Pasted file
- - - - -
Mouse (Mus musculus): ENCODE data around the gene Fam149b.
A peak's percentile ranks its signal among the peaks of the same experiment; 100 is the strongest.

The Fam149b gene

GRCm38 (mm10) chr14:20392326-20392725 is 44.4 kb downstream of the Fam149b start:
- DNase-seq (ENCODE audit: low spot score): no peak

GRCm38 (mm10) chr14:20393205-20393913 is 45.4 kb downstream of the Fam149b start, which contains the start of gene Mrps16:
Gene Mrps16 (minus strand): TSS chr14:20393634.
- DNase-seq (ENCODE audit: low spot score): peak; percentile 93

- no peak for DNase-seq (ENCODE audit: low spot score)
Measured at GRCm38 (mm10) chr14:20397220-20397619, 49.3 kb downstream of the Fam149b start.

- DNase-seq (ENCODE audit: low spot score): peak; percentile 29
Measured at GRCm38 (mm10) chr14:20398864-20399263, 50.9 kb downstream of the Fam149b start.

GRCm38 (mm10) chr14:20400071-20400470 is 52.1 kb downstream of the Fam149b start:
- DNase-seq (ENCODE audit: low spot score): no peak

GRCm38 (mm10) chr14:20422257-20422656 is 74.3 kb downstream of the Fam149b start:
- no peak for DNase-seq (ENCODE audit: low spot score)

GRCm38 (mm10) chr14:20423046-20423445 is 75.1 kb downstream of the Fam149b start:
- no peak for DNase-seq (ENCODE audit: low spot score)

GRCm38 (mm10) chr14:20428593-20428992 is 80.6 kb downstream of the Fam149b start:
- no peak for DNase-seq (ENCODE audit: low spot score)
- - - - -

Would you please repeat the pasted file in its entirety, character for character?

Mouse (Mus musculus): ENCODE data around the gene Fam149b.
A peak's percentile ranks its signal among the peaks of the same experiment; 100 is the strongest.

The Fam149b gene

GRCm38 (mm10) chr14:20392326-20392725 is 44.4 kb downstream of the Fam149b start:
- DNase-seq (ENCODE audit: low spot score): no peak

GRCm38 (mm10) chr14:20393205-20393913 is 45.4 kb downstream of the Fam149b start, which contains the start of gene Mrps16:
Gene Mrps16 (minus strand): TSS chr14:20393634.
- DNase-seq (ENCODE audit: low spot score): peak; percentile 93

- no peak for DNase-seq (ENCODE audit: low spot score)
Measured at GRCm38 (mm10) chr14:20397220-20397619, 49.3 kb downstream of the Fam149b start.

- DNase-seq (ENCODE audit: low spot score): peak; percentile 29
Measured at GRCm38 (mm10) chr14:20398864-20399263, 50.9 kb downstream of the Fam149b start.

GRCm38 (mm10) chr14:20400071-20400470 is 52.1 kb downstream of the Fam149b start:
- DNase-seq (ENCODE audit: low spot score): no peak

GRCm38 (mm10) chr14:20422257-20422656 is 74.3 kb downstream of the Fam149b start:
- no peak for DNase-seq (ENCODE audit: low spot score)

GRCm38 (mm10) chr14:20423046-20423445 is 75.1 kb downstream of the Fam149b start:
- no peak for DNase-seq (ENCODE audit: low spot score)

GRCm38 (mm10) chr14:20428593-20428992 is 80.6 kb downstream of the Fam149b start:
- no peak for DNase-seq (ENCODE audit: low spot score)